The data are available for research and data exchange and sharing. Reciprocal updating uses the Open Archives Initiative Protocol for Metadata Harvesting protocol; the file numbers are being added to Wikipedia biographical articles and are incorporated into Wikidata. VIAF's clustering algorithm is run every month; as more data are added from participating libraries, clusters of authority records may coalesce or split, leading to some fluctuation in the VIAF identifier of certain authority records. Authority control Faceted Application of Subject Terminology Integrated Authority File International Standard Authority Data Number International Standard Name Identifier Wikipedia's authority control template for articles Official website VIAF at OCLC
Adelaide Ristori was a distinguished Italian tragedienne, referred to as the Marquise. She was born in Cividale del Friuli, the daughter of strolling players and appeared as a child on the stage. At fourteen she made her first success as Francesca da Rimini in Silvio Pellico's tragedy. At eighteen she was playing Mary Stuart in an Italian version of Friedrich Schiller's play of the same name, she had been a member of the Sardinian company and of the Ducal company at Parma for some years before her marriage to the marchese Giuliano Capranica del Grillo in 1846. After a short retirement from her career, she returned to the stage and played in Turin and the provinces, it was not until 1855 that she paid her first professional visit to Paris, where the part of Francesca was chosen for her début. In this she was rather coldly received, but she took Paris by storm in the title role of Alfieri's Myrrha. Furious partisanship was aroused by the appearance of a rival to the great Rachel. Paris was divided into two camps of opinion.
Humble playgoers fought at gallery doors over the merits of their respective favourites. The two famous women never met, but the French actress seems to have been convinced that Ristori had no ill feelings towards her, only admiration and respect. A tour in other countries was followed by a fresh visit to Paris, when Ristori appeared in Montanelli's Italian translation of Legouvé's Medea, she repeated her success in this in London. In 1857 she visited Madrid, playing in Spanish to enthusiastic audiences, in 1866 she paid the first of four visits to the United States, where she won much applause in Paolo Giacometti's Elisabeth, an Italian study of the English sovereign. In a letter to The Daily Alta California, humorist Mark Twain attributed Ristori's popularity in America in this phase of her career to "determined newspapers and shrewd managers". In 1875, after one of the United States visits, she toured to Australia, performing the roles of Medea Mary Stuart, the title role in Elizabeth, Queen of England, written for her by Paolo Giacometti.
Of her 1878 tour to Spain, she said, " was not a great pleasure to me, because I knew the country. She retired from professional life in 1885, died on the 9 October 1906 in Rome, she left the marchese Giorgio Capranica del Grillo. Her publication and Memoirs, provides a lively account of an interesting career, is valuable for the chapters devoted to the psychological explanation of the characters of Mary Stuart, Myrrha and Lady Macbeth, in her interpretation of which, Ristori combined high dramatic instinct with the keenest and most critical intellectual study. Madame Ristori's Etudes et Souvenirs is one of the most delightful books on the stage that has appeared since Lady Martin's charming volume on the Shakespearian heroines. Media related to Adelaide Ristori at Wikimedia Commons ""Adelaide Ristori": from the book Little Masters of Autobiography: Actors". Candida Martinelli's Italophile Site. Retrieved January 31, 2012. "Ristori, Adelaide". Appletons' Cyclopædia of American Biography. 1900. Findagrave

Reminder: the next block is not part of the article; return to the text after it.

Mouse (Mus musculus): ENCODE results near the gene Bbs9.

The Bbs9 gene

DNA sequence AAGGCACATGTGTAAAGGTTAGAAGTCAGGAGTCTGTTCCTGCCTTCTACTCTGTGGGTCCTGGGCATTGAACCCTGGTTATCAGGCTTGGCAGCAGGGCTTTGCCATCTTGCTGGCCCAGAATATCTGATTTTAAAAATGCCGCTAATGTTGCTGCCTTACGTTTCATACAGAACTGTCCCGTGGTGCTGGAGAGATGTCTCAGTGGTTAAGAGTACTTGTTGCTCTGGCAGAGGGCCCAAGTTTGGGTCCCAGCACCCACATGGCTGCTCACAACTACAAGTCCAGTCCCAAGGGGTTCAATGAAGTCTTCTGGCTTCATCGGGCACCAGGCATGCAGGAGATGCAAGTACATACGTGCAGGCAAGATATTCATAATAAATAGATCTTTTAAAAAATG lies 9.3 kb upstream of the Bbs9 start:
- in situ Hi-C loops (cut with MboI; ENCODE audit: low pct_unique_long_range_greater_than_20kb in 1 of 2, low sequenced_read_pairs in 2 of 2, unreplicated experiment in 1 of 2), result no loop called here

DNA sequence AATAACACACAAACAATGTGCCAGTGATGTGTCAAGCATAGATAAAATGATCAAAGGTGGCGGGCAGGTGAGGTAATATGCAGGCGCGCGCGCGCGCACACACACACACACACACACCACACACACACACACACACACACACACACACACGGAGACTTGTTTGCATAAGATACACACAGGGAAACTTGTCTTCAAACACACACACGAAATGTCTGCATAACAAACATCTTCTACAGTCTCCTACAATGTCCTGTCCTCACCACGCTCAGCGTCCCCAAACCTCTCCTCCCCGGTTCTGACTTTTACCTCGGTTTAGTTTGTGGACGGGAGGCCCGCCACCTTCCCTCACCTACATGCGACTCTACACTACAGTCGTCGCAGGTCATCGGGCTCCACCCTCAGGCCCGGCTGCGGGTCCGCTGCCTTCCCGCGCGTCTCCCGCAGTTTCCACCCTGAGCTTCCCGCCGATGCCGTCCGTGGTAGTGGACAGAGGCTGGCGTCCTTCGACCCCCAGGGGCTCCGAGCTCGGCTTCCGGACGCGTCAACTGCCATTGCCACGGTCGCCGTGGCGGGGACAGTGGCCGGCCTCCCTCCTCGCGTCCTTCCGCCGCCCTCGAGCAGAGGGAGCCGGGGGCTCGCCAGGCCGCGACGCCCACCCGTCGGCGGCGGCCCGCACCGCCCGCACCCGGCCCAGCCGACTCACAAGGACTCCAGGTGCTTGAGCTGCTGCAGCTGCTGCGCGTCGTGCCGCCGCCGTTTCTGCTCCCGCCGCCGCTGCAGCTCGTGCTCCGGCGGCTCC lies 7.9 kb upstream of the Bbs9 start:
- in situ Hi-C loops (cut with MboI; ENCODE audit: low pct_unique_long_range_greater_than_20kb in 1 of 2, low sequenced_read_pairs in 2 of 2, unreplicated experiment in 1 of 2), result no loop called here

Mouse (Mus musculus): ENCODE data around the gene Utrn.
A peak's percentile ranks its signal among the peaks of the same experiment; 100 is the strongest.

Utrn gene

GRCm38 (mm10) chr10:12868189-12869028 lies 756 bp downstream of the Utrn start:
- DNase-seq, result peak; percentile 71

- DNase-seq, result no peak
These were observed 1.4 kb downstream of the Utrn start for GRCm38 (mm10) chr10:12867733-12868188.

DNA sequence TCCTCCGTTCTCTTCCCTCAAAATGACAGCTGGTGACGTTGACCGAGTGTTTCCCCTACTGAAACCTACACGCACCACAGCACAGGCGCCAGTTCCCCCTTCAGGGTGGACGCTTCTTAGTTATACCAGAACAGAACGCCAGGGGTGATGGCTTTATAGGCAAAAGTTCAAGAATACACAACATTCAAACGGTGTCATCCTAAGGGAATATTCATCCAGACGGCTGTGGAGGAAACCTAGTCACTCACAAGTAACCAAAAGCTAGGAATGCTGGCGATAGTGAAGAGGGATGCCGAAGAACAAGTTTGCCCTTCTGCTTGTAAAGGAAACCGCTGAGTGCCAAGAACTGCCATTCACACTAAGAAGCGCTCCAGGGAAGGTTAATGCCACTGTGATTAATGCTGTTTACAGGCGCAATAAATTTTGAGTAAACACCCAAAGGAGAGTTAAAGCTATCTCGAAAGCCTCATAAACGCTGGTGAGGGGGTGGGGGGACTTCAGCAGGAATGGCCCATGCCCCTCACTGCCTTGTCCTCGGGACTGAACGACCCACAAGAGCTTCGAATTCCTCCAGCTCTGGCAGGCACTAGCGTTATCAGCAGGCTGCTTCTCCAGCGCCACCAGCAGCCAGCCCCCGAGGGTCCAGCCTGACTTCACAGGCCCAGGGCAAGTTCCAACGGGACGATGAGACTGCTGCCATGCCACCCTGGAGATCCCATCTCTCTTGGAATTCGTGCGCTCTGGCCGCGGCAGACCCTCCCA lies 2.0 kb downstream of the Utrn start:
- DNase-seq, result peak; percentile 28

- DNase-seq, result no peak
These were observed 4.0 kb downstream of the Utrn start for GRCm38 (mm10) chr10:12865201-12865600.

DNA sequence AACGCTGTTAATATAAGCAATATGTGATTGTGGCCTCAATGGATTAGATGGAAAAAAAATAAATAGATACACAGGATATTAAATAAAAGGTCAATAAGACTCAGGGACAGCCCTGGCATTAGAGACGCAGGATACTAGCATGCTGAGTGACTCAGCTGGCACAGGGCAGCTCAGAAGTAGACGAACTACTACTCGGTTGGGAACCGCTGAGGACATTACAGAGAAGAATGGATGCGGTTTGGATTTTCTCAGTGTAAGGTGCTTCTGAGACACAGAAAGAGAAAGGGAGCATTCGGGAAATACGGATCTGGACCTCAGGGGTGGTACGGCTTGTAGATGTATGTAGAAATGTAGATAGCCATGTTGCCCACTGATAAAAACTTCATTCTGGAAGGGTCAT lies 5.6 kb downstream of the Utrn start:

Milan is a city in northern Italy, capital of Lombardy, the second-most populous city in Italy after Rome, with the city proper having a population of 1,372,810 while its metropolitan city has a population of 3,245,308. Its continuously built-up urban area has a population estimated to be about 5,270,000 over 1,891 square kilometres; the wider Milan metropolitan area, known as Greater Milan, is a polycentric metropolitan region that extends over central Lombardy and eastern Piedmont and which counts an estimated total population of 7.5 million, making it by far the largest metropolitan area in Italy and the 54th largest in the world. Milan served as capital of the Western Roman Empire from 286 to 402 and the Duchy of Milan during the medieval period and early modern age. Milan is considered a leading alpha global city, with strengths in the field of the art, design, entertainment, finance, media, services and tourism, its business district hosts Italy's stock exchange and the headquarters of national and international banks and companies.
In terms of GDP, it has the third-largest economy among European cities after Paris and London, but the fastest in growth among the three, is the wealthiest among European non-capital cities. Milan is considered part of the Blue Banana and one of the "Four Motors for Europe"; the city has been recognized as one of the world's four fashion capitals thanks to several international events and fairs, including Milan Fashion Week and the Milan Furniture Fair, which are among the world's biggest in terms of revenue and growth. It hosted the Universal Exposition in 1906 and 2015; the city hosts numerous cultural institutions and universities, with 11% of the national total enrolled students. Milan is the destination of 8 million overseas visitors every year, attracted by its museums and art galleries that boast some of the most important collections in the world, including major works by Leonardo da Vinci; the city is served by a large number of luxury hotels and is the fifth-most starred in the world by Michelin Guide.